Sunday 18 February 2018

Girlfriend tells of terror as dogs mauled partner

Louise Hogan

THE girlfriend of an Irishman mauled to death by dogs in Malaysia last night battled tears as she spoke of feeling helpless during the attack.

Maurice Sullivan (50), originally from Waterford city but living in the Galway area in recent years, died on January 9 after being badly bitten by two crossbreed dogs at Teluk Bahan on the tourist resort island of Penang.

His Polish-born girlfriend, Agnieszka Jablonska (29), yesterday told how they were getting bed and board on an organic farm. Farmer Joseph Teoh (42) had offered them accommodation in exchange for work.

Ms Jablonska remembered there were four dogs on the premises, and while "they looked scary enough, we were assured they were okay".

On the day of the attack, they were given a job to plant trees.

"Maurice went back to the house to ask the farmer's wife, to discuss some issues about the planting. He said 'I will be back in a second'," she said.

"I heard him scream. I ignored the first scream, I just thought he was messing. Then he screamed again. I ran over to see what was happening.

"I saw the dogs pulling his leg trying to make him fall down."

Ms Jablonska, who was battling back tears, said he was asking her to help him but she didn't know what to do.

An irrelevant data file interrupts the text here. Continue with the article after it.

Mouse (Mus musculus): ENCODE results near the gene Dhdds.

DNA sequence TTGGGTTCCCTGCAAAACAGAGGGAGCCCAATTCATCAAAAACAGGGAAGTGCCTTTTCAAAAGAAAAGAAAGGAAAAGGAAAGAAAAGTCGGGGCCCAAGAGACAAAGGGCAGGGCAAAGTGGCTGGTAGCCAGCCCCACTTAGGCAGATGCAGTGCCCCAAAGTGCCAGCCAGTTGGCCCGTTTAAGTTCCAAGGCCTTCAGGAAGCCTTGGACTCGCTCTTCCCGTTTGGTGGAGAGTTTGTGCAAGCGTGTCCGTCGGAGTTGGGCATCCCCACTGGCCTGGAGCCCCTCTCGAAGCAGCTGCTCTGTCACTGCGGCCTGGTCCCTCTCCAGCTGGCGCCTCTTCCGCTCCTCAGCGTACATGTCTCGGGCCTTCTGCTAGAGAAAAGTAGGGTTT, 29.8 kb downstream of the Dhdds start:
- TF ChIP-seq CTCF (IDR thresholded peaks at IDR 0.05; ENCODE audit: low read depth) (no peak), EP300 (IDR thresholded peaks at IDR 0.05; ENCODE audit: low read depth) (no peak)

"I begged him to tell me what to do. I was feeling completely helpless," she added. She said the dogs started biting his head after he fell down and the owner's wife tried to protect him on the ground.


Ms Jablonska, who lives in Galway, said that Mr Sullivan told her he was finding it difficult to breathe after the attack. He died within minutes, but although the incident happened at around 9am it was 5pm before the body was taken to hospital.

Both his girlfriend and one of his six siblings, Roscommon-based artist Frances Crowe, said they wanted to highlight the fact that the dogs had still not been put down, as far as they were aware. Ms Crowe said the family found that "unbelievable".

She said the owners were fined just over €900 each earlier this month by a magistrate's court in Malaysia after pleading guilty to four counts of failing to put collars and registration badges on the dogs in January.

Ms Jablonska said, for her, the most "important thing" was to acknowledge that Mr Sullivan was killed. "There is no mention in all of it. I want more awareness that things like this are happening all the time," she said.

"The dogs were not put down afterwards. Maurice died and on the same day I was promised they would be put down. There's still a question mark over that."

Irish Independent

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